More #NaNoWriMo Tips

On Wednesdays, I share posts, fables, songs, poems, quotations, TEDx Talks, cartoons, and books that have inspired and motivated me on my writing journey. I hope these posts will give writers, artists, and other creatives a mid-week boost.

In last Wednesday’s post, I shared five tips that helped me survive and thrive during NaNoWriMo 2016.

Here are five more tips:

1. Relax and TELL. For years, I’ve heard editors and workshop facilitators repeat the mantra: SHOW DON’T TELL. What a relief to focus on getting the scene on paper in any form and then prettying it up later.

2. Leave notes in the text. Plot and dialogue are my strengths while descriptive detail is one of my weaknesses. Instead of belaboring the setting and other details, leave notes about what’s missing. i.e. Description of waterfront or restaurant. Don’t stop to check the internet for anything.

3. Journal when stuck. Author and course facilitator, Catherine Chant recommends journaling about our character’s feelings to elicit more details and move the storyline along. The character could write her response stream-of-conscious style or write a letter describing a problem. Even if the journal entry is edited out of the story, the words still count.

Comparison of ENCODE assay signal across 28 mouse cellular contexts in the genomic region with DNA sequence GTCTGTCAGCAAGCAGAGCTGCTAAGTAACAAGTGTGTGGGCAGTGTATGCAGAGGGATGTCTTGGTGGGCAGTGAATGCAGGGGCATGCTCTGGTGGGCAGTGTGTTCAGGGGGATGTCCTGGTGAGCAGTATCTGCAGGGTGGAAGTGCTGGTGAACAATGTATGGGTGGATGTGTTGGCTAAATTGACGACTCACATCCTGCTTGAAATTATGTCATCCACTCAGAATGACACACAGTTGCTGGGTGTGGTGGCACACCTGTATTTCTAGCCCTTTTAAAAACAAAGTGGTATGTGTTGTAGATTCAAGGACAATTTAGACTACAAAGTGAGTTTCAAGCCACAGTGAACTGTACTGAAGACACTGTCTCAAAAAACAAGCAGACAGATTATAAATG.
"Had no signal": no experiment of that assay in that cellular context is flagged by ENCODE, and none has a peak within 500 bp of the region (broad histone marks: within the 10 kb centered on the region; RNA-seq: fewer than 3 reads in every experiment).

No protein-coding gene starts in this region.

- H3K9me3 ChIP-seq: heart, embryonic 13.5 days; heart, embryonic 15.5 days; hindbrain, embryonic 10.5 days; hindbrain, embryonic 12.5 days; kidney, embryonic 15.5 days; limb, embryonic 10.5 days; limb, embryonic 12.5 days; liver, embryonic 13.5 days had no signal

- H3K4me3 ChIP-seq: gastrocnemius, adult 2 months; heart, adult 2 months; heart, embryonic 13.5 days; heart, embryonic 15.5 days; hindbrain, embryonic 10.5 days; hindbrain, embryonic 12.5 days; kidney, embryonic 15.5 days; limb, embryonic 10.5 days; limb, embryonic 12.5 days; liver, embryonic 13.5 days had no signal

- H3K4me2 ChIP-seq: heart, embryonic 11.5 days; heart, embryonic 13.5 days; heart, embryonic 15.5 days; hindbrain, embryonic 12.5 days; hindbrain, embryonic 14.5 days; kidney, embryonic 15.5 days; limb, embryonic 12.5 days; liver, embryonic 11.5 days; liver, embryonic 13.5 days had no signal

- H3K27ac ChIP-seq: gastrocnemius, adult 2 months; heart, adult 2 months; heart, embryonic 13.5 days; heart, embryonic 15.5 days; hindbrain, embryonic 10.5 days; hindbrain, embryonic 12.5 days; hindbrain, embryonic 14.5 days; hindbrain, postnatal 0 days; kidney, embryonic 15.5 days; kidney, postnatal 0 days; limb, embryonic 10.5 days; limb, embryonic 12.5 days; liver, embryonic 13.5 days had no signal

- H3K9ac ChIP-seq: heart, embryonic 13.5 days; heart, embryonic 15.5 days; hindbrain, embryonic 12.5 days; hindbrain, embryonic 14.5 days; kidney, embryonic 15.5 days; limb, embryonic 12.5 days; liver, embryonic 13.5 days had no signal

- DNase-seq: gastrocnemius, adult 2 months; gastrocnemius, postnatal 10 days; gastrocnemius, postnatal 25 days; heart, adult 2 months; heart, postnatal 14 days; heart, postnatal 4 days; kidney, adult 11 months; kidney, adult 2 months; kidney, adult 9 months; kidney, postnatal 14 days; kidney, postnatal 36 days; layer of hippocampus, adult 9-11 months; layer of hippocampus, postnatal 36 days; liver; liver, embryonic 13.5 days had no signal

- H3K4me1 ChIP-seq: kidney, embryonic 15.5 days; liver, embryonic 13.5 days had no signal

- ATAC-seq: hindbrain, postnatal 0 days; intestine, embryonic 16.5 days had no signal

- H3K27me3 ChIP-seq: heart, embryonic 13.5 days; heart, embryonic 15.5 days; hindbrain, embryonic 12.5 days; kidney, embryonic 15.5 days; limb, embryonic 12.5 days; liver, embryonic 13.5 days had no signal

4. Stop before the ideas run out. At the end of each day’s stint, write a sentence or two about what happens next. This will provide a starting point for the following day.

5. Turn off the internal editor. I need to keep in mind Anne Lamott’s advice and “write a crappy first draft.” Forget about spelling, punctuation, and grammar. Don’t delete anything. In short, give myself permission to write badly.


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Starting #NaNoWriMo

On Wednesdays, I share posts, fables, songs, poems, quotations, TEDx Talks, cartoons, and books that have inspired and motivated me on my writing journey. I hope these posts will give writers, artists, and other creatives a mid-week boost.

One year ago, I began my first NaNoWriMo journey. At first apprehensive, I slowly built up confidence and achieved a final goal of 50,940 words. During the winter and spring months, I edited and polished the manuscript that was later accepted for publication. In the spring of 2018, The Wild Rose Press will release A Different Kind of Reunion.

Today, I’m starting my second NaNoWriMo journey. Still apprehensive but much more confident. Here are five tips that helped me survive and thrive during NaNoWriMo 2016.

1. Announce your plans. At first, I wanted to keep my involvement secret, but after reading about the positive reinforcement that a support group can provide, I decided to share the news with everyone in my circle. In addition to other writers—online and offline—I also told the non-writers. I was looking for encouragement, not advice. Simply asking: “How’s that novel coming along?” will help keep me on track.

2.Write at peak times. To find a routine that works consistently, I need to write when the muse strikes. I have discovered that the following times yield the most creative results: 9:30 a.m. to 11:30 a.m. and 7:00 p.m. to 10:00 p.m.